Brittany Jean Pittman married Carson Bird in August on a glorious Georgia day. A rainbow emerged after their vows, and they danced and kissed while a circle of friends sang, "I'll help you carry on."
Her husband, the man she adored, died in November.
She struggles to understand what has ended, and what never will end. He's gone, but in so many ways he remains with her - almost, but only almost, close enough to touch.
Carson was a brawny, lively man, filled with outlandish confidence. He believed he could conquer anyone, or anything. His swagger propelled him to honorable mention All-American status in 2007 as one of the top cornerbacks in Air Force's history. His swagger led him, and her, to believe they could conquer chondrosarcoma, a vicious strain of bone cancer that invaded his left hip and his lungs.
For months, he lugged around a bulging, throbbing left leg. He awoke many nights shouting in pain. Later, his leg was amputated at the torso. Still, the Birds kept believing.
But even Carson could not conquer cancer, which means Brittany lives alone in a suburb of Atlanta.
"The hardest thing is getting out of bed every day," she says, not long after rising. "People don't understand. I didn't just lose my husband. I also lost my best friend. You wake up every day and you relive this awful nightmare. You're stuck in this nightmare and you can't get out of it and have to figure out how to get out of bed without him."
She pauses to weep.
"Um, so, it takes a minute most days to get up the courage to get out of bed and face the day. If Carson could get out of bed every day with a huge tumor on one leg or with one leg, I can surely get out of bed.
"He went through so much and he fought like hell, and now I have to fight like hell."
On Friday, Brittany returns to Colorado Springs, where she spent much of her childhood, to receive the Carson Bird Award at Air Force's football banquet in recognition of her steadfast courage.
She returns to her hometown as a 29-year-old widow, who requires every ounce of that courage.
Their romance soared so quickly, and stayed there. Brittany and Carson met a bar on Academy Boulevard in late 2013. On their first date, he took her skiing at Breckenridge. After he kissed her at the bottom of the slope, she swears she saw sparks. She soon moved into his home on African Daisy Court on the northeast side of Colorado Springs.
From its birth, this was an intense romance. Carson had lost his mother and Brittany had lost her father to cancer. They were survivors who clung to each other with tender ferocity.
"Oh, gosh," Brittany says, laughing. "It was crazy. With death, you really realize the value of life. We had a different kind of love than most people. We literally lived every day like it would be our last. We never held anything back."
At night, after Carson came home from coaching at Air Force's prep school, he rested in the living room.
Brittany, in the kitchen, announced, "I love you."
Carson responded, in a shout, "I love you more!"
This reply irritated Brittany.
"No, you don't!" she shouted back, and soon they were arguing about whose love was more immense. Later, they talked for a long time in bed about how much they cherished each other.
Now, she lies in bed alone. Well, kind of alone. Most nights, she watches a video Carson made for her a few weeks before his death.
"Just lay your pretty head down," the video version of Carson says. "Try not to cry, because it's simply a matter of time before I see you again, but until then try to fall asleep and know that when you fall asleep I'll be talking to you."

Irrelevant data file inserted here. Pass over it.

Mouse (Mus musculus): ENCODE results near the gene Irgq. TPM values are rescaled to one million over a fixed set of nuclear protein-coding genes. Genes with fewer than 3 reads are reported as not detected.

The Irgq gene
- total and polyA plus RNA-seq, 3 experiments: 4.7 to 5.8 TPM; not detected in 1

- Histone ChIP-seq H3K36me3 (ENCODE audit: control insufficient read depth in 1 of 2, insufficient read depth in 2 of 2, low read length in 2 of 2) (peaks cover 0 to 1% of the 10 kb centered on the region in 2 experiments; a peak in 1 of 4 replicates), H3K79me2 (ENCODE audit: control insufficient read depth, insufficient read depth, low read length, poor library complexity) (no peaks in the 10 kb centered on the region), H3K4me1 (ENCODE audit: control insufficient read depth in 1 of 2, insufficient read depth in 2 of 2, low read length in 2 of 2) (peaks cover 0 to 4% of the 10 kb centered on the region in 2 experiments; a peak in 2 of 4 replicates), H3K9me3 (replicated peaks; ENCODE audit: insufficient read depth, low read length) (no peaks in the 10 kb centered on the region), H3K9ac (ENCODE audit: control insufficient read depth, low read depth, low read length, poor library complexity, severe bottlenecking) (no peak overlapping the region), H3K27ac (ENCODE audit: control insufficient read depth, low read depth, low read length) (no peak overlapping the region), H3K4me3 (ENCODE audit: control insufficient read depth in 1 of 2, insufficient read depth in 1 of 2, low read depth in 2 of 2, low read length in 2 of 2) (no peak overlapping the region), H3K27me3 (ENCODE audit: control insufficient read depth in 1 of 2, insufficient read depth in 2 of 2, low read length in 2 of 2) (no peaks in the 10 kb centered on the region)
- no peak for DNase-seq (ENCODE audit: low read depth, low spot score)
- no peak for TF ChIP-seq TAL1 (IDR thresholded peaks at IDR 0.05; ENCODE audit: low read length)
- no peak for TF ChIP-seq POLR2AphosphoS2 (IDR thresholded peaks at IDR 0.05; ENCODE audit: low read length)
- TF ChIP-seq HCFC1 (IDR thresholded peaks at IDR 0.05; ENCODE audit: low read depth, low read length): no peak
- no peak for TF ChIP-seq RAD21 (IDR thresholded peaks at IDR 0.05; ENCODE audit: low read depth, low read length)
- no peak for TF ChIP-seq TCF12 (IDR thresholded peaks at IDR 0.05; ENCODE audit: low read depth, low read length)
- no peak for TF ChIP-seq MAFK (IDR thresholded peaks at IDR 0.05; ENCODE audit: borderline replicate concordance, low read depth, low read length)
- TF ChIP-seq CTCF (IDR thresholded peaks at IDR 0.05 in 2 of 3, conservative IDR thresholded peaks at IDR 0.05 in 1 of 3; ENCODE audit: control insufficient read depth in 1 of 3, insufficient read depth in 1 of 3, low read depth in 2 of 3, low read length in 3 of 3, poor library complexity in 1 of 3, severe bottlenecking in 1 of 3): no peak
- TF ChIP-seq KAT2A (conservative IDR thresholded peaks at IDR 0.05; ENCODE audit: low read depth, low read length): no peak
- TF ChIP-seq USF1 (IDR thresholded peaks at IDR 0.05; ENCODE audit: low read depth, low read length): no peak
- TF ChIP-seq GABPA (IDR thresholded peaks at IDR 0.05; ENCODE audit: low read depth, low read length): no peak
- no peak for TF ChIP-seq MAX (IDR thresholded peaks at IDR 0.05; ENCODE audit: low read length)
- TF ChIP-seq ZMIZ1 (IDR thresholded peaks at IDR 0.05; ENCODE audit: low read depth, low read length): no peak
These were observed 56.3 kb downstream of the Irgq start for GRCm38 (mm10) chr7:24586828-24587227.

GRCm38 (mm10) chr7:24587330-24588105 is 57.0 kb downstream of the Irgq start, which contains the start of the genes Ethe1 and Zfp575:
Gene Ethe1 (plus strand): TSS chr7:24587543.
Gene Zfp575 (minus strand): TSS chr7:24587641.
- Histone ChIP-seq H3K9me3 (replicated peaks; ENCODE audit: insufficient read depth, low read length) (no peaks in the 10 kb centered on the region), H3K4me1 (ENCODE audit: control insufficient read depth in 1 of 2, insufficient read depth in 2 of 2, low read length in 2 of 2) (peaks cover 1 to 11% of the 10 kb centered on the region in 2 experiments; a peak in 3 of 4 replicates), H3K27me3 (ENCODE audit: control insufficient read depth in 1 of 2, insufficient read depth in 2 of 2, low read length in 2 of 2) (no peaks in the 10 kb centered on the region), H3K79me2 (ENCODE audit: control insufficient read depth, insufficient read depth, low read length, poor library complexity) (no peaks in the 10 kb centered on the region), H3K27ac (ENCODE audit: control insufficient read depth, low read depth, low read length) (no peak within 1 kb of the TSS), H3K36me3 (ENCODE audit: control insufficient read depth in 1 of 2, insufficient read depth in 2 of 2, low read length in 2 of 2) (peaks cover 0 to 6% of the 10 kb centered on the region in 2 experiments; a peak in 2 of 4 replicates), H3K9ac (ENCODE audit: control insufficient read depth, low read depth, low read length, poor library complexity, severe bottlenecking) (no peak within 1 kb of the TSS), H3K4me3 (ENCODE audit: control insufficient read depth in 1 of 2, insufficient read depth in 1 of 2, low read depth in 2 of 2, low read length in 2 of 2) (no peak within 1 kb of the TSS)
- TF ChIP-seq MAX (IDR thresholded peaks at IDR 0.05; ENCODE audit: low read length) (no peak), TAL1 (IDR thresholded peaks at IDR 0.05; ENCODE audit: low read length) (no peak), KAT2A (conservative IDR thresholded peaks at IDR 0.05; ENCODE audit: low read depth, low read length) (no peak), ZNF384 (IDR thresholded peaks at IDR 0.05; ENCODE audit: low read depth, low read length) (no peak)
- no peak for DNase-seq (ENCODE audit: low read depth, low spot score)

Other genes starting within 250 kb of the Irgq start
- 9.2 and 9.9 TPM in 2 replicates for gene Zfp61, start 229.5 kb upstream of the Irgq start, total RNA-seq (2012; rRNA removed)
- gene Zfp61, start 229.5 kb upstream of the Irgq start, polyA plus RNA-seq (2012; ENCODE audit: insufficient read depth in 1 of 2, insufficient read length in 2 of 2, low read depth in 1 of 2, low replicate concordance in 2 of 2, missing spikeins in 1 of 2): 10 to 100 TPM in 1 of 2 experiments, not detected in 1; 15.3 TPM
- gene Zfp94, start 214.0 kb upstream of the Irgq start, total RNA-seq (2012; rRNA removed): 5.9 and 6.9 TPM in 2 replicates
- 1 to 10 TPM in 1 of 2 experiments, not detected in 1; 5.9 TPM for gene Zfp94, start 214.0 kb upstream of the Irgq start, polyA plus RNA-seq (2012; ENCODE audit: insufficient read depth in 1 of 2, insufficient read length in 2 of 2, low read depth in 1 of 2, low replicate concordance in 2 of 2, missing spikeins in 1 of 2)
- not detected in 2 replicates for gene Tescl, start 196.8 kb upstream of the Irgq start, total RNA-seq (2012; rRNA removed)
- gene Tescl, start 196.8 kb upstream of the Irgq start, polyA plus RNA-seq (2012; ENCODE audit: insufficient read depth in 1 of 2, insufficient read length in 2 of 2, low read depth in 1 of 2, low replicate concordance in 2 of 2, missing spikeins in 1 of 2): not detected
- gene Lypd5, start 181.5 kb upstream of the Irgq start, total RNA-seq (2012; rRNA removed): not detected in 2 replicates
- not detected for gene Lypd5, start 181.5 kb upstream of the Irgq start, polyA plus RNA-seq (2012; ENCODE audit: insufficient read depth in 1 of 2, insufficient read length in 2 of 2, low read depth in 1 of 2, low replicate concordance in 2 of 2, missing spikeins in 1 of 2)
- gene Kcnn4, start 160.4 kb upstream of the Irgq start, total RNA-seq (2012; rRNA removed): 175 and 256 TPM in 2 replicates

When she awakes, Brittany talks back.
"I don't really feel like he's gone," she says. "If there were flies on the wall of our home, they would think that I've gone crazy. They would think that I talk to myself, but I talk to him. It sounds silly but I have long conversations with him because I can hear him in my head."
She keeps him close, always. On this morning, she wears his favorite gray T-shirt, which announces, "I Love Jesus, But I Cuss A Little." She sometimes dabs on his deodorant, Old Spice Swagger.
She's thinking, on this morning, about a night Carson grilled a dinner of asparagus and ribeyes. He prepared this meal late in his life, when he realized his meals with Brittany were numbered.
He sliced into his steak, which oozed red, and turned to Brittany.
"When your boyfriend cuts into the steak and says 'This is too rare', that's when you break up with him," Carson said. "Only a man can eat their steak like this."
Thinking back, Brittany laughs.
"He was joking, but almost in a serious way," she says. "He didn't want anybody else to have me."
She listens to friends, mostly women, who encourage her to remain open to romance and marriage.
"Oh, you're young," she's been told. "You'll find someone."
No, she says. She never will marry again.
"I don't want to sound like I'm going to be an old spinster," she says, "but nobody could ever compete with Carson, and it wouldn't be fair to the man and it wouldn't be fair to me.
"Just because Carson is gone doesn't mean I don't feel him and don't feel like I'm married. We have a love and a bond that even death can't break."
On one of his final days, Carson traveled in and out of awareness, falling silent for hours before returning to talk with his wife. Death was close. Waiting. Right there beside them.
He told Brittany he had just finished a conversation with God. He carried a serious request to His Maker. Carson wanted to bring Brittany with him to the afterlife. He told God that Brittany was his best friend, his everything.
"I told him I think you should come with me," Carson said to Brittany.
God, Carson told his wife, gently denied the request.